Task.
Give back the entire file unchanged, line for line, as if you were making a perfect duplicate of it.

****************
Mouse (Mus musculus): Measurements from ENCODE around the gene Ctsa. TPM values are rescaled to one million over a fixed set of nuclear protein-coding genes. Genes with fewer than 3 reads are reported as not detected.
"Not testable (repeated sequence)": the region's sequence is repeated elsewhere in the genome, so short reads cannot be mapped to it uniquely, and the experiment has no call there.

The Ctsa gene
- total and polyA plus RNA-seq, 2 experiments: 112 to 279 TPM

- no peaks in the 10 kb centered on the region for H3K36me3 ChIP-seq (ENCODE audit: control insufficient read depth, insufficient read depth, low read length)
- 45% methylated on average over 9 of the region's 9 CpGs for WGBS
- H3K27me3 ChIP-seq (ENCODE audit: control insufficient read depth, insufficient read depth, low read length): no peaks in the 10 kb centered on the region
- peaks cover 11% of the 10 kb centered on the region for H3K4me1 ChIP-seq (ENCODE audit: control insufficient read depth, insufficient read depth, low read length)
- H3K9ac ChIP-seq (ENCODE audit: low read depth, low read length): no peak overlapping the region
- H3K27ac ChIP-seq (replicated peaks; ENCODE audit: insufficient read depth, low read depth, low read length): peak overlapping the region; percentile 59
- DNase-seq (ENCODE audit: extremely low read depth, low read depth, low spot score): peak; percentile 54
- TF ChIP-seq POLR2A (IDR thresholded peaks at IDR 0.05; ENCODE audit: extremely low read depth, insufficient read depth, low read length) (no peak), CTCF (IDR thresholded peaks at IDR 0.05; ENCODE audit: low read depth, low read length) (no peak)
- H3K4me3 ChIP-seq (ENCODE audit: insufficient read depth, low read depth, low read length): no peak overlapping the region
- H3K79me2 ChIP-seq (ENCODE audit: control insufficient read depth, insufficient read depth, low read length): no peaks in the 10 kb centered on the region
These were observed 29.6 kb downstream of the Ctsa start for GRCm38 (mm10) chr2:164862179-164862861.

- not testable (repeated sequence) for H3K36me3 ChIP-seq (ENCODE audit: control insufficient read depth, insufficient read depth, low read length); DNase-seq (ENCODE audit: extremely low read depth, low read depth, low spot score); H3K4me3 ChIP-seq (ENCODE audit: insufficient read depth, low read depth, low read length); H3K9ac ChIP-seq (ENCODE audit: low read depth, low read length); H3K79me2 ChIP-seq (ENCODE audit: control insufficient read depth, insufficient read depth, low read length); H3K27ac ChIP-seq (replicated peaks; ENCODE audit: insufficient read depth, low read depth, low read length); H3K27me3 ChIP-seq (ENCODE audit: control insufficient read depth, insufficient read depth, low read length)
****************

Mouse (Mus musculus): Measurements from ENCODE around the gene Ctsa. TPM values are rescaled to one million over a fixed set of nuclear protein-coding genes. Genes with fewer than 3 reads are reported as not detected.
"Not testable (repeated sequence)": the region's sequence is repeated elsewhere in the genome, so short reads cannot be mapped to it uniquely, and the experiment has no call there.

The Ctsa gene
- total and polyA plus RNA-seq, 2 experiments: 112 to 279 TPM

- no peaks in the 10 kb centered on the region for H3K36me3 ChIP-seq (ENCODE audit: control insufficient read depth, insufficient read depth, low read length)
- 45% methylated on average over 9 of the region's 9 CpGs for WGBS
- H3K27me3 ChIP-seq (ENCODE audit: control insufficient read depth, insufficient read depth, low read length): no peaks in the 10 kb centered on the region
- peaks cover 11% of the 10 kb centered on the region for H3K4me1 ChIP-seq (ENCODE audit: control insufficient read depth, insufficient read depth, low read length)
- H3K9ac ChIP-seq (ENCODE audit: low read depth, low read length): no peak overlapping the region
- H3K27ac ChIP-seq (replicated peaks; ENCODE audit: insufficient read depth, low read depth, low read length): peak overlapping the region; percentile 59
- DNase-seq (ENCODE audit: extremely low read depth, low read depth, low spot score): peak; percentile 54
- TF ChIP-seq POLR2A (IDR thresholded peaks at IDR 0.05; ENCODE audit: extremely low read depth, insufficient read depth, low read length) (no peak), CTCF (IDR thresholded peaks at IDR 0.05; ENCODE audit: low read depth, low read length) (no peak)
- H3K4me3 ChIP-seq (ENCODE audit: insufficient read depth, low read depth, low read length): no peak overlapping the region
- H3K79me2 ChIP-seq (ENCODE audit: control insufficient read depth, insufficient read depth, low read length): no peaks in the 10 kb centered on the region
These were observed 29.6 kb downstream of the Ctsa start for GRCm38 (mm10) chr2:164862179-164862861.

- not testable (repeated sequence) for H3K36me3 ChIP-seq (ENCODE audit: control insufficient read depth, insufficient read depth, low read length); DNase-seq (ENCODE audit: extremely low read depth, low read depth, low spot score); H3K4me3 ChIP-seq (ENCODE audit: insufficient read depth, low read depth, low read length); H3K9ac ChIP-seq (ENCODE audit: low read depth, low read length); H3K79me2 ChIP-seq (ENCODE audit: control insufficient read depth, insufficient read depth, low read length); H3K27ac ChIP-seq (replicated peaks; ENCODE audit: insufficient read depth, low read depth, low read length); H3K27me3 ChIP-seq (ENCODE audit: control insufficient read depth, insufficient read depth, low read length)